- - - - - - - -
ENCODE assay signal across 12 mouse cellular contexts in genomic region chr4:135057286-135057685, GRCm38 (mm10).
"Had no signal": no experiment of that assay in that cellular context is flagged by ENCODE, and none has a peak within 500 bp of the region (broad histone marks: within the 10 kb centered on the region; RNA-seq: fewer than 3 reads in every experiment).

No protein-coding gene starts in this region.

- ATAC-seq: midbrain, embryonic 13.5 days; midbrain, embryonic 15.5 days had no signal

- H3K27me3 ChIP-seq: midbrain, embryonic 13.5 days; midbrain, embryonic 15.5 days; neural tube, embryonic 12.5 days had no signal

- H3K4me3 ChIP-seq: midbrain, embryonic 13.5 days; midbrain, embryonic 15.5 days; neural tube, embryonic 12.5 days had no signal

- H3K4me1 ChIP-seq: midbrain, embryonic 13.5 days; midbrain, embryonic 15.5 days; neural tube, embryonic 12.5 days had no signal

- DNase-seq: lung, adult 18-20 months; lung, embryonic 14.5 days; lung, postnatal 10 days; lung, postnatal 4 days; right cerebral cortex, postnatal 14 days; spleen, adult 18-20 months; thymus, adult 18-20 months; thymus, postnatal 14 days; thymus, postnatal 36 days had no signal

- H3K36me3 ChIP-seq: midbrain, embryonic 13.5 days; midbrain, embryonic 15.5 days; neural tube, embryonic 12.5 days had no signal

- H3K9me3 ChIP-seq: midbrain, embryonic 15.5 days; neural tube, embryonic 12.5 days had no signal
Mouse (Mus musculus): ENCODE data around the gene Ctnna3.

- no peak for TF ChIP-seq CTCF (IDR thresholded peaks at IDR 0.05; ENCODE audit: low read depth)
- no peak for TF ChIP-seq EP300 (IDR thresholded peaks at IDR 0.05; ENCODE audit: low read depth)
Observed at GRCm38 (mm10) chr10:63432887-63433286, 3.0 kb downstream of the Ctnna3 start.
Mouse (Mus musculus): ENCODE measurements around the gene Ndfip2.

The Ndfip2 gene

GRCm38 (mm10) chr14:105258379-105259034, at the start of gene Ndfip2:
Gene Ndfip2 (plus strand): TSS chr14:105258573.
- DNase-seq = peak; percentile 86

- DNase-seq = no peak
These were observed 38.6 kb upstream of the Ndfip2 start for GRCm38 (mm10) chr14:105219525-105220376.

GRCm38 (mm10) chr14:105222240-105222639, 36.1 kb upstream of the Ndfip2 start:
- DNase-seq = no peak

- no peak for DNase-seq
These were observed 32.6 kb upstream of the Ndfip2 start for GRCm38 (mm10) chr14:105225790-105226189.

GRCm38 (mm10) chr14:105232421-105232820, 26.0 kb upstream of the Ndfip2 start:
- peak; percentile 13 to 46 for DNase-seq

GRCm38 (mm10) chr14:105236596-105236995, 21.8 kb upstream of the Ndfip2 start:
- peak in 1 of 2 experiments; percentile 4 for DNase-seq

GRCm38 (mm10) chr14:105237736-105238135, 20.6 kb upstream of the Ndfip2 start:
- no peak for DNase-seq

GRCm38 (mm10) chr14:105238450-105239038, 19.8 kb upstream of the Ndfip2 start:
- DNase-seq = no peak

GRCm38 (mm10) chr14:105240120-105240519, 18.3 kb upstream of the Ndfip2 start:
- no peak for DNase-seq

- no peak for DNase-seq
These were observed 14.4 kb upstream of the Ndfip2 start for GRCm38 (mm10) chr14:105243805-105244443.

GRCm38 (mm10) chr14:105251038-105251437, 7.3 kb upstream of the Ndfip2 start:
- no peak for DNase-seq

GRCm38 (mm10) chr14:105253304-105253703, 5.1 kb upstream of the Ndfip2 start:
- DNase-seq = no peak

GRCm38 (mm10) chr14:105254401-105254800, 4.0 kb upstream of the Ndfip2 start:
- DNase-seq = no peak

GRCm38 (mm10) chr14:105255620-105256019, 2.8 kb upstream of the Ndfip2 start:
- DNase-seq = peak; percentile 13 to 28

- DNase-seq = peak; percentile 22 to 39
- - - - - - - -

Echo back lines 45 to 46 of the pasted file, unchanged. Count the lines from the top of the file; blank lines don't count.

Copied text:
- DNase-seq = peak; percentile 13 to 28

- DNase-seq = peak; percentile 22 to 39